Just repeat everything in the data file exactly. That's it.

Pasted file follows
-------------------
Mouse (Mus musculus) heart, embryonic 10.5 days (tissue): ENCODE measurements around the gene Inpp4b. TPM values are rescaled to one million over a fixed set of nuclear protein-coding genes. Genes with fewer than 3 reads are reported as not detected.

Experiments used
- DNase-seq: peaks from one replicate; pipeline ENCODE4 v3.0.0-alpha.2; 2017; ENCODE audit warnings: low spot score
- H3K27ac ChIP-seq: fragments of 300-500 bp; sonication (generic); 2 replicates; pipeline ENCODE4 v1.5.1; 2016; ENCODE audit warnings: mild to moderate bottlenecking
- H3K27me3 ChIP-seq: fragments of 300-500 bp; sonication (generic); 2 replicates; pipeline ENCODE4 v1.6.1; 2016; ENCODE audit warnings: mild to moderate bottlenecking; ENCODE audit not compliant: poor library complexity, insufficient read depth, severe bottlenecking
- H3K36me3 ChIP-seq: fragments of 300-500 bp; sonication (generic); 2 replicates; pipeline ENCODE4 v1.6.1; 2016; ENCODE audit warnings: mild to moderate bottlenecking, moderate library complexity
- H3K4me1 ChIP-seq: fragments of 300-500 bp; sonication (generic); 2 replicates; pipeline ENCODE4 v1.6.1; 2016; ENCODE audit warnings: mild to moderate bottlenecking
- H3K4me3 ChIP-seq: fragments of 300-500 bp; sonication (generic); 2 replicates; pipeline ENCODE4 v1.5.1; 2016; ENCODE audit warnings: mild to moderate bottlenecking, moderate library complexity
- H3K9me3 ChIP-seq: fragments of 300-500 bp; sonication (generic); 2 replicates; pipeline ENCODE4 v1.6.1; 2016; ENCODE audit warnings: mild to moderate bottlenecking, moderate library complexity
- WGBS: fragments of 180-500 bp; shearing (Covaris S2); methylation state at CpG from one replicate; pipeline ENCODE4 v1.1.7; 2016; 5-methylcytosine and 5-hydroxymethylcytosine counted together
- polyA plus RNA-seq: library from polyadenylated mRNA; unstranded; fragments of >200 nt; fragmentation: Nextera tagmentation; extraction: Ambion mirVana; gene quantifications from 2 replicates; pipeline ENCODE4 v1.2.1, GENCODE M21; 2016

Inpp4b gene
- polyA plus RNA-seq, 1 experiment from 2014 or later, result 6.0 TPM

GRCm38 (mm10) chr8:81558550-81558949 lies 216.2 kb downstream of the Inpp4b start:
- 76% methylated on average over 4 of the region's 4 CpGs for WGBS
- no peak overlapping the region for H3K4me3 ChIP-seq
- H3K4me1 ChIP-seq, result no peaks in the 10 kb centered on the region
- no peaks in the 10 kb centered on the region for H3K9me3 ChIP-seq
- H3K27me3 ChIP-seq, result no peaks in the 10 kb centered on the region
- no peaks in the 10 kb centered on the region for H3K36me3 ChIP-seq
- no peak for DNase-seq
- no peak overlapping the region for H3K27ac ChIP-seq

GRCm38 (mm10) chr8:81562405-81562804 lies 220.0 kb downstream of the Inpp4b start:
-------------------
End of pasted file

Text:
Mouse (Mus musculus) heart, embryonic 10.5 days (tissue): ENCODE measurements around the gene Inpp4b. TPM values are rescaled to one million over a fixed set of nuclear protein-coding genes. Genes with fewer than 3 reads are reported as not detected.

Experiments used
- DNase-seq: peaks from one replicate; pipeline ENCODE4 v3.0.0-alpha.2; 2017; ENCODE audit warnings: low spot score
- H3K27ac ChIP-seq: fragments of 300-500 bp; sonication (generic); 2 replicates; pipeline ENCODE4 v1.5.1; 2016; ENCODE audit warnings: mild to moderate bottlenecking
- H3K27me3 ChIP-seq: fragments of 300-500 bp; sonication (generic); 2 replicates; pipeline ENCODE4 v1.6.1; 2016; ENCODE audit warnings: mild to moderate bottlenecking; ENCODE audit not compliant: poor library complexity, insufficient read depth, severe bottlenecking
- H3K36me3 ChIP-seq: fragments of 300-500 bp; sonication (generic); 2 replicates; pipeline ENCODE4 v1.6.1; 2016; ENCODE audit warnings: mild to moderate bottlenecking, moderate library complexity
- H3K4me1 ChIP-seq: fragments of 300-500 bp; sonication (generic); 2 replicates; pipeline ENCODE4 v1.6.1; 2016; ENCODE audit warnings: mild to moderate bottlenecking
- H3K4me3 ChIP-seq: fragments of 300-500 bp; sonication (generic); 2 replicates; pipeline ENCODE4 v1.5.1; 2016; ENCODE audit warnings: mild to moderate bottlenecking, moderate library complexity
- H3K9me3 ChIP-seq: fragments of 300-500 bp; sonication (generic); 2 replicates; pipeline ENCODE4 v1.6.1; 2016; ENCODE audit warnings: mild to moderate bottlenecking, moderate library complexity
- WGBS: fragments of 180-500 bp; shearing (Covaris S2); methylation state at CpG from one replicate; pipeline ENCODE4 v1.1.7; 2016; 5-methylcytosine and 5-hydroxymethylcytosine counted together
- polyA plus RNA-seq: library from polyadenylated mRNA; unstranded; fragments of >200 nt; fragmentation: Nextera tagmentation; extraction: Ambion mirVana; gene quantifications from 2 replicates; pipeline ENCODE4 v1.2.1, GENCODE M21; 2016

Inpp4b gene
- polyA plus RNA-seq, 1 experiment from 2014 or later, result 6.0 TPM

GRCm38 (mm10) chr8:81558550-81558949 lies 216.2 kb downstream of the Inpp4b start:
- 76% methylated on average over 4 of the region's 4 CpGs for WGBS
- no peak overlapping the region for H3K4me3 ChIP-seq
- H3K4me1 ChIP-seq, result no peaks in the 10 kb centered on the region
- no peaks in the 10 kb centered on the region for H3K9me3 ChIP-seq
- H3K27me3 ChIP-seq, result no peaks in the 10 kb centered on the region
- no peaks in the 10 kb centered on the region for H3K36me3 ChIP-seq
- no peak for DNase-seq
- no peak overlapping the region for H3K27ac ChIP-seq

GRCm38 (mm10) chr8:81562405-81562804 lies 220.0 kb downstream of the Inpp4b start: